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Optimizing visual daytime satellite observations

Krzysztof Kamiński1,Michał Żołnowski2,Monika K. Kamińska3,Mikołaj Krużyński3,Dorota Krużyńska3,Edwin Wnuk3
Astronomical Observatory of A. Mickiewiecz University16ROADS2Astronomical Observatory of A. Mickiewicz University3

Document details

Publishing year2021 PublisherESA Space Debris Office Publishing typeConference Name of conference8th European Conference on Space Debris
Pagesn/a Volume
T. Flohrer, S. Lemmens, F. Schmitz


With increasing number of space resident objects there is a growing
interest in their optical monitoring, partly as an augmentation to
expensive radar facilities. One of disadvantages of visual and infrared satellite tracking is the difficulty to provide meaningful astrometric data
during daytime. In recent years several authors provided simulations
and experimental results of detecting up to 8-10 mag targets during the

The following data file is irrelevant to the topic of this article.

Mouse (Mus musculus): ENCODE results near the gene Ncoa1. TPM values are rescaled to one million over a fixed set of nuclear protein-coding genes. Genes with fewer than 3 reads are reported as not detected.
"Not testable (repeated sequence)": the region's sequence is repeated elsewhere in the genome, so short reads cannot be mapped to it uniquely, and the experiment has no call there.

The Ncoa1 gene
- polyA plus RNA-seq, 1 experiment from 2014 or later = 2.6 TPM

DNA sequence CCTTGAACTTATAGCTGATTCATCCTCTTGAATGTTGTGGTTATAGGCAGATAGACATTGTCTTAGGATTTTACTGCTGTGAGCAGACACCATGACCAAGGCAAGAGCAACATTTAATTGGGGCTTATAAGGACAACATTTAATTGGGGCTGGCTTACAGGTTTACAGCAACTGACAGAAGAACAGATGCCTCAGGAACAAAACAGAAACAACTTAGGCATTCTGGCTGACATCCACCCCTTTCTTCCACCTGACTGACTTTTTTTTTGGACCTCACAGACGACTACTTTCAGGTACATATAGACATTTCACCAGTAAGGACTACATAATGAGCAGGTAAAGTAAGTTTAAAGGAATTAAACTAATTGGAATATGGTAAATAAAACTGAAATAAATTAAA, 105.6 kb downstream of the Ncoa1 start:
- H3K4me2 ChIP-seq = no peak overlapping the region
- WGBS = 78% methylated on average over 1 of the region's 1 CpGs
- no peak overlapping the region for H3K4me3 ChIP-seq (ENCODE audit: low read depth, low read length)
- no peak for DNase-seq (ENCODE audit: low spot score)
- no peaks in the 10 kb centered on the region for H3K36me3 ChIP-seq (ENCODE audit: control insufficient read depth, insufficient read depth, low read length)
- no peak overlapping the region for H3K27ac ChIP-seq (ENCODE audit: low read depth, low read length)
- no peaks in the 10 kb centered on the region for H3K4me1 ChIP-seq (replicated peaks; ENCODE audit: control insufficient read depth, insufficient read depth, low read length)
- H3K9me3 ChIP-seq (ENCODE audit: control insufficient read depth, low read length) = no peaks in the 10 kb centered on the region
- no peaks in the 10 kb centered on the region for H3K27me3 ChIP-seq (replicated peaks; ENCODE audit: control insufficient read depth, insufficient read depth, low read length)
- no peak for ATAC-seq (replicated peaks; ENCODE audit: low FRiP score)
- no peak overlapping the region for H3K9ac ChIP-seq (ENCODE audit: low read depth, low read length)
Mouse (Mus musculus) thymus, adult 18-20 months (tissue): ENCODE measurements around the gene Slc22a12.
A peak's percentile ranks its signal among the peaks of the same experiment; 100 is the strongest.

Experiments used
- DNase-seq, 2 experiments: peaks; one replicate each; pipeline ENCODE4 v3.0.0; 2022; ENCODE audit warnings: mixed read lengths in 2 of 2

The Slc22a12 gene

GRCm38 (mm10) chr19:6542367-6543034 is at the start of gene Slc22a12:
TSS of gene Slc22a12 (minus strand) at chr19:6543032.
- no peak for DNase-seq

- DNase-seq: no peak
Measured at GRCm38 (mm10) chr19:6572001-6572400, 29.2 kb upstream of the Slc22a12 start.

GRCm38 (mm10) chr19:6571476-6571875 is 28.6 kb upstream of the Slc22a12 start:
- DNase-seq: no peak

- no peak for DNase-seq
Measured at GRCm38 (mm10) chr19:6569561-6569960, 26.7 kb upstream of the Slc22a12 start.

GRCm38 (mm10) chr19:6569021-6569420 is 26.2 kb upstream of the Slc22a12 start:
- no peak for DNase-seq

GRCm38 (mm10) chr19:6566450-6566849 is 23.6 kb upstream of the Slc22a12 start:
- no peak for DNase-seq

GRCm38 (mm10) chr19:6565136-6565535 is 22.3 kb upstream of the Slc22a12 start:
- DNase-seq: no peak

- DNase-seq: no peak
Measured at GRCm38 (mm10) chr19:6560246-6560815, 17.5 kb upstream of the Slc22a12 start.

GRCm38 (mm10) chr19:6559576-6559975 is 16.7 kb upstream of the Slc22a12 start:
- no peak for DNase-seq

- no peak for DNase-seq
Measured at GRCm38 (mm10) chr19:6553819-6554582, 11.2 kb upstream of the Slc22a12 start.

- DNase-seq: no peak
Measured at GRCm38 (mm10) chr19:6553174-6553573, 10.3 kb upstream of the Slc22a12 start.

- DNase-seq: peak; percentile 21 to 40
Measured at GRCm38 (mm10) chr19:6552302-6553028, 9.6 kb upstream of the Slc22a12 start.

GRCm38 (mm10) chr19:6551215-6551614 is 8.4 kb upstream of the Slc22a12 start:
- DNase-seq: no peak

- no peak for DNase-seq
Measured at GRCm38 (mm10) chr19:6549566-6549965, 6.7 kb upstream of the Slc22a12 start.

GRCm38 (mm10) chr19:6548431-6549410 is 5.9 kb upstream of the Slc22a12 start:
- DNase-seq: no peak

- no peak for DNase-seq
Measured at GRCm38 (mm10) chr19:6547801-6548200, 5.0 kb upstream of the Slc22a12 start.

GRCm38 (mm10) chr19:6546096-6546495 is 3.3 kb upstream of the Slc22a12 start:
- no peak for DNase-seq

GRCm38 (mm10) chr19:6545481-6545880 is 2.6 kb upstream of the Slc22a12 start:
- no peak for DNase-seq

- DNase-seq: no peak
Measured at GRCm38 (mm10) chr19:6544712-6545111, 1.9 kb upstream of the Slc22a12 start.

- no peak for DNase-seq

day using visual or near IR systems. In order to optimize visual
systems for daytime observations the use of a long-pass filter seems
advisable as the way to lower the background level and noise in
images. At the same time Earthshine, which is an important contributor
to satellite brightness, is dominated by blue light. It is therefore
unclear whether and to what degree the use of a filter will actually
improve the SNR of satellite images. Using two identical 12.5 inch
telescopes B and C from PST3 telescope cluster we compared the
performance of several long-pass filters (with cut-off wavelengths
from 400nm to 780nm) to a non-filtered system both
on stars and satellites at different orbital regimes and at different
illumination conditions. We investigated the possibility to improve
SNR also for stellar images in an attempt to increase the chance
to use them as reference for astrometric measurements.
We also compared the reference system to a
long focal ratio configuration in order to establish the optimum
optical system for daytime observations with a fast visual CMOS camera.